|image taken from littlegothichorrors.blogspot.com|
Edward Gorey was an American illustrator born on February 22, 1925 in Chicago, Illinois known for his hybrid artistic style, blending elements of goth and comedy.
Following his graduation from Chicago's Francis W. Parker School in 1942, Gorey was drafted into the U.S. Army, serving during World War II from 1943 to the mid-1940s, after the war's end. Not long after returning from the war, he began attending Harvard University, where he graduated with a bachelor's degree in French literature in 1950.
In 1953, Gorey moved to New York City and found work as an illustrator for the book-publishing company Doubleday Anchor, where he would stay for the next eight years. Around the same time he started at Doubleday, Gorey, who had been experimenting for some time with writing in addition to illustrating, published first independent work, The Unstrung Harp (1953).
Following the publication of Unstrung Harp, Gorey began to gain a local following. His popularity continued to grow thereafter due to the release of additional works, including The Doubtful Guest (1957), his first children's book; The Hapless Child (1961); his 1963 abecedarian book The Gashlycrumb Tinies; The Gilded Bat (1966); and The Deranged Cousins: or, Whatever (1969), as well as his numerous and acclaimed collaborations: Gorey also illustrated numerous works by other writers, including literary greats H.G. Wells, T.S. Eliot, Charles Dickens, Lewis Carroll and Virginia Woolf. In 1978, he won a Tony Award (costume design) for his work on the Broadway production of Dracula. Gorey's work began even more widely known in 1980 with the premiere of the PBS series Mystery!, the intro of which boasted his illustrations.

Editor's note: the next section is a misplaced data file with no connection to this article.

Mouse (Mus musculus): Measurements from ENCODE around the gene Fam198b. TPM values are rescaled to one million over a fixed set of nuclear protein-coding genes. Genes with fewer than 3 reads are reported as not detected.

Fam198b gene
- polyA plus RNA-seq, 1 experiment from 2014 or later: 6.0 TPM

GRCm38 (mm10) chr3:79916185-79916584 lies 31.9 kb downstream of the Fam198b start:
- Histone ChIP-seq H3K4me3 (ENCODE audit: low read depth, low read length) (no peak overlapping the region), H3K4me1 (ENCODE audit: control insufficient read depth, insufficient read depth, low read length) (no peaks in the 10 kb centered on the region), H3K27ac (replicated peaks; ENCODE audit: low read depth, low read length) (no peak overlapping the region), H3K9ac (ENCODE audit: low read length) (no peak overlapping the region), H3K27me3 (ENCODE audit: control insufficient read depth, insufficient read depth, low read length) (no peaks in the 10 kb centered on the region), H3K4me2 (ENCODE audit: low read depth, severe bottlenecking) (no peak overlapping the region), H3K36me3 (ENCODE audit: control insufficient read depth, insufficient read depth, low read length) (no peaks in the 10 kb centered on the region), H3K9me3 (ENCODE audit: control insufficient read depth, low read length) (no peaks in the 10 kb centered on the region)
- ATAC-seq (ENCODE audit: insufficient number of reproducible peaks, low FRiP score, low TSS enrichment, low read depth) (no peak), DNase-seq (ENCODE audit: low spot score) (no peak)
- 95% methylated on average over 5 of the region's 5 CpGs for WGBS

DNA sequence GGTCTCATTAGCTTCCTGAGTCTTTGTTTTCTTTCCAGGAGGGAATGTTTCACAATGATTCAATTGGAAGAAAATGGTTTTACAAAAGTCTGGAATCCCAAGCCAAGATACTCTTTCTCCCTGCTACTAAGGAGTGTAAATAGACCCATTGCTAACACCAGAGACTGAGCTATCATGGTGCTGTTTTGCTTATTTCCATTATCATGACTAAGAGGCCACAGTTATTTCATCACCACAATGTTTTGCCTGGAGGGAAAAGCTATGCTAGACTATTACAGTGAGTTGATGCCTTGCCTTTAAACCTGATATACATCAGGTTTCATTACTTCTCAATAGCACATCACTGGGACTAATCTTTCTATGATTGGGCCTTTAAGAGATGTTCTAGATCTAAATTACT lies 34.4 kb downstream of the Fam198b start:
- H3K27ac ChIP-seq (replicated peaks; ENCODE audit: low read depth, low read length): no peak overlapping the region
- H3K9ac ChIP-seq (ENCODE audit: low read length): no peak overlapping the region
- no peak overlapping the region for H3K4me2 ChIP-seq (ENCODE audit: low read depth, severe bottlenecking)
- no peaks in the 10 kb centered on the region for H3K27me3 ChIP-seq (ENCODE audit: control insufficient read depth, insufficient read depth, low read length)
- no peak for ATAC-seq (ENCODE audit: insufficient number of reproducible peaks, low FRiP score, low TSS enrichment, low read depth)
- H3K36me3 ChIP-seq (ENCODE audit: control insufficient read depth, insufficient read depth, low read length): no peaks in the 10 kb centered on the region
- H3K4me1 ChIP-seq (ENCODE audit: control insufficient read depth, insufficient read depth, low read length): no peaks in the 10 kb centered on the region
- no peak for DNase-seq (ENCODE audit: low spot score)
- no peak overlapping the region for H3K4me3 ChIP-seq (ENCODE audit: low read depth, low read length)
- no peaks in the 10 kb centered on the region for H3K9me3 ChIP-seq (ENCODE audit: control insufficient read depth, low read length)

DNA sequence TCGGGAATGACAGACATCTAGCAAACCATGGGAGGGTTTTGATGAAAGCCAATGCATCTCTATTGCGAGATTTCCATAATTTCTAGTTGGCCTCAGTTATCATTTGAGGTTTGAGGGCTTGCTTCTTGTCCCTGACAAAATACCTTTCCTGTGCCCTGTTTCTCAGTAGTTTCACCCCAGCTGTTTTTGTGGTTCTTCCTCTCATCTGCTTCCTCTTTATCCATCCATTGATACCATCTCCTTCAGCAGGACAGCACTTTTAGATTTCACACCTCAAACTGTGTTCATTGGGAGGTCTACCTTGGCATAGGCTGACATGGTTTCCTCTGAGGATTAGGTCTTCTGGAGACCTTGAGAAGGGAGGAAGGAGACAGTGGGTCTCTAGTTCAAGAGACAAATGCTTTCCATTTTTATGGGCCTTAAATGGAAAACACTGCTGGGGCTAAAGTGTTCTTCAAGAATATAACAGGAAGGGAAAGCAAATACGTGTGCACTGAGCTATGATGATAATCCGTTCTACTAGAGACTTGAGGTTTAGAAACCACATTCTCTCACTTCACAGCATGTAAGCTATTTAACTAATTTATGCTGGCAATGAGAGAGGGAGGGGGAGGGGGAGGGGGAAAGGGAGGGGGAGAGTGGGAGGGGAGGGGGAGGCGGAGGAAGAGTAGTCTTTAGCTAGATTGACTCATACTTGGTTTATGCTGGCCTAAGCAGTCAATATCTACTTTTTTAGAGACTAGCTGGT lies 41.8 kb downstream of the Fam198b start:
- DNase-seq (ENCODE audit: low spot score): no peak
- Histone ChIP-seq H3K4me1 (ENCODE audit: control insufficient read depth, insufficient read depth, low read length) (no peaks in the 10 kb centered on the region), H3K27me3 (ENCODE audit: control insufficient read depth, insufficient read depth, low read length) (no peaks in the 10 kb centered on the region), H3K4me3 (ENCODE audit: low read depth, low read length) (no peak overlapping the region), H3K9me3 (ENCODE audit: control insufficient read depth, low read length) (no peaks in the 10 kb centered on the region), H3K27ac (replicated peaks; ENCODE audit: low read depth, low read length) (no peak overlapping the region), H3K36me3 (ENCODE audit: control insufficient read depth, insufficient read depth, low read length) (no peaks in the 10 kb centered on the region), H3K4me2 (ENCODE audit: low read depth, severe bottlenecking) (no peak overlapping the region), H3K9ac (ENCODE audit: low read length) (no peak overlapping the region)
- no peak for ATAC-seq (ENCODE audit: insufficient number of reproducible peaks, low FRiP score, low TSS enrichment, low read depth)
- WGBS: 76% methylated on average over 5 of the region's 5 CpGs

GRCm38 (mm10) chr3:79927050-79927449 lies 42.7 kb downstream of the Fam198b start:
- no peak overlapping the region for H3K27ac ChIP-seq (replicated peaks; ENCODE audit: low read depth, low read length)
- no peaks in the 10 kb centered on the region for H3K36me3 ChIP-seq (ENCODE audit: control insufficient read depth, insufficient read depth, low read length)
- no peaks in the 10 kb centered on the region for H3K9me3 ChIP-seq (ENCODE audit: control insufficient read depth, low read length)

By the early '60s, Gorey had developed a reputation for his distinct, dark but humorous, style. His drawings, usually of ghoulish, beady-eyed characters, often depicted macabre situations or settings, but with comic undertones.
Gorey has become an iconic figure in the Goth subculture. Events themed on his works and decorated in his characteristic style are common in the more Victorian-styled elements of the subculture, notably the Edwardian costume balls held annually in San Francisco and Los Angeles, which include performances based on his works. The "Edwardian" in this case refers less to the Edwardian period of history rather than to Gorey, whose characters are depicted as wearing fashion styles ranging from those of the mid-nineteenth century to the 1930s.
Director Mark Romanek's music video for the Nine Inch Nails song "The Perfect Drug" was designed specifically to resemble a Gorey book, with familiar Gorey elements including oversized urns, topiary plants, and glum, pale characters in full Edwardian costume.
Edward died in 2000. Google has dedicated him a commemorative "doodle" on 22 February this year: